Can England’s no-consequences approach stop India from gunning for 4-1?


Big picture: Bowing out on a high

One way or another, England will be ending their tour of India on a high, as they head to the foothills of the Himalayas for the fifth and final Test in Dharamsala – the first of the Bazball era in which Ben Stokes’ men are not in the running for at least a share of the series.

It’s been a curiously fallow few days ahead of what, after two days in Ranchi, had looked like being the sharp end of this campaign. With their squad split between two bases in Bengaluru and Chandigarh, England have licked their wounds after their untimely unravelling in the fourth Test, where their tightest grip on any of the contests to date – including astonishing win in Hyderabad – was unpicked finger by finger in India’s most stirring display of supremacy yet.

From Akash Deep’s first-day fireworks to Dhruv Jurel’s twin displays of big-match cojones, via the inevitable onset of India’s spin supremacy in the decisive third innings, England’s fabled self-belief endured its most relentless examination of the tour. In his post-match remarks, Stokes even conceded that competing on equal terms had been nigh on “impossible” – perhaps the most defeatist sentiment to have passed his lips in his captaincy tenure.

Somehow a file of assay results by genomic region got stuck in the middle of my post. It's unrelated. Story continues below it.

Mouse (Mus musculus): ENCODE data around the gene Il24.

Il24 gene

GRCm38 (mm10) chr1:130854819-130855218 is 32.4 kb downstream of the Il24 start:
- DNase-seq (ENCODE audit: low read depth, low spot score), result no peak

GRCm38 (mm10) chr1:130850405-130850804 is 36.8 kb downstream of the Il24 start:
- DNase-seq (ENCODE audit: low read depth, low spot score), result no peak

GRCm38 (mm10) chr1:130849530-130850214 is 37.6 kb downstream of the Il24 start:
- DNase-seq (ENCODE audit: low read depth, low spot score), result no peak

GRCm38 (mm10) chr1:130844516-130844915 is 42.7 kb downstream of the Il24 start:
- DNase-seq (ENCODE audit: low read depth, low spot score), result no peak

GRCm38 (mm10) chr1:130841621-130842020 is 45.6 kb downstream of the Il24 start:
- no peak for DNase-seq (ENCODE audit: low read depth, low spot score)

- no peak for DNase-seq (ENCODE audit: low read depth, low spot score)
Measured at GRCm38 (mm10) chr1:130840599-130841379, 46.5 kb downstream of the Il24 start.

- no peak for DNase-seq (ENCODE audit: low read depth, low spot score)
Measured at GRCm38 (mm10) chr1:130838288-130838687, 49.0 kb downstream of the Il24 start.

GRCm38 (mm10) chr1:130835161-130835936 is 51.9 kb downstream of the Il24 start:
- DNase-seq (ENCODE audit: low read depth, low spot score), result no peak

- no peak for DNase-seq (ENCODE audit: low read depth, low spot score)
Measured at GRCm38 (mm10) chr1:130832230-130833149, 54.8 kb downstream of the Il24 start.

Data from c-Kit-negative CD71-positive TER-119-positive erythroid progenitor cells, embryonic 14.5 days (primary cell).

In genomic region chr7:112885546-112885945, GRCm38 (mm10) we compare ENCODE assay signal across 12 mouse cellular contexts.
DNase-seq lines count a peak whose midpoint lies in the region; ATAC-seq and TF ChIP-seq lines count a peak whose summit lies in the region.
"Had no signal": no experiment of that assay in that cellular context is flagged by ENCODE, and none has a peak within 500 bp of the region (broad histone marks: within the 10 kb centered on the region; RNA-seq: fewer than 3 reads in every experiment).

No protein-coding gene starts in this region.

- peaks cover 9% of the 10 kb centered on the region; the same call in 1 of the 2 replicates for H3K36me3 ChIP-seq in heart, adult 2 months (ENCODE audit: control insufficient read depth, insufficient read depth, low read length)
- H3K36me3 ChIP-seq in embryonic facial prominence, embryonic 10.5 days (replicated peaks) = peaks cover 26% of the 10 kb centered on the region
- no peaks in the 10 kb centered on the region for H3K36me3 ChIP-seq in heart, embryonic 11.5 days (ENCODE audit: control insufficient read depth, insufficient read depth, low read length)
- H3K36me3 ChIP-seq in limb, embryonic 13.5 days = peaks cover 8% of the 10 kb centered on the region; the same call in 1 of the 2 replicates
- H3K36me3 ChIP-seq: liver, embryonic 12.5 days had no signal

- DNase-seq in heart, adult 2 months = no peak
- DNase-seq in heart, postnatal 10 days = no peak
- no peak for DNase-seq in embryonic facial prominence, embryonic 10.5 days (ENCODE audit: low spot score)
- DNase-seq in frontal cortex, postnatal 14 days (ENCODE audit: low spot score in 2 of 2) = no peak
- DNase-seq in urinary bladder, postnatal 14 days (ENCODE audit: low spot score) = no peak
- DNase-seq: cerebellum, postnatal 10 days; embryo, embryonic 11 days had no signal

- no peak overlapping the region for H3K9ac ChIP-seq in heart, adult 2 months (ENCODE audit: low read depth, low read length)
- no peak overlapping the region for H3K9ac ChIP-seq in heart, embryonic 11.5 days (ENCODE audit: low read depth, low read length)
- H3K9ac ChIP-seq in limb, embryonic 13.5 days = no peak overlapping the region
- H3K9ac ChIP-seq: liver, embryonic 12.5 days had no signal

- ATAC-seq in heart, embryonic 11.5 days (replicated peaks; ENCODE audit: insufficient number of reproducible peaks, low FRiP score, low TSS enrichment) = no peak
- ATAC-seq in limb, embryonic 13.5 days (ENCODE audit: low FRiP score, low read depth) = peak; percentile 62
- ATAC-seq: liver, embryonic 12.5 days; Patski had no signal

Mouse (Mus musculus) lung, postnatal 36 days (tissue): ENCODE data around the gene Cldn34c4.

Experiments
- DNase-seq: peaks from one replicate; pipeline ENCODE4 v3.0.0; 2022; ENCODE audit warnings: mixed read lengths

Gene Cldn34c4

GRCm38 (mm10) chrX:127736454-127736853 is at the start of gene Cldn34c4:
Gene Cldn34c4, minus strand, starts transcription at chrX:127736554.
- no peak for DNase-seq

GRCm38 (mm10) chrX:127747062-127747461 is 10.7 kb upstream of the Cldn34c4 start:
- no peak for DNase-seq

And so, it’s back to Base Camp for the Bazball philosophy, whatever that may entail. In some ways, the circumstances of the fifth Test should suit England’s no-consequences approach – a shot to nothing in a match that truly does count for little more than pride, against an India team that might conceivably lack some of its intensity now that their stupendous home record has been preserved for another series.

That said, between the occasion of R Ashwin’s 100th Test, and the return to their ranks of the lethal Jasprit Bumrah, whose absence in Ranchi was arguably a major factor in England’s first-innings recovery, India will have all the weapons and incentive necessary to gun for a 4-1 series scoreline, the sort of margin witnessed on numerous past England tours, and which the visitors’ new approach had been designed to do away with.

As Stokes himself acknowledged, “3-2 sounds better than 3-1 or 4-1”, so another high-octane contest ought to be in prospect – notwithstanding the stirrings of a stomach bug within the England camp that caused both Shoaib Bashir and Mark Wood to be quarantined in their hotel rather than risk them mingling with the rest of the team during their final practice session.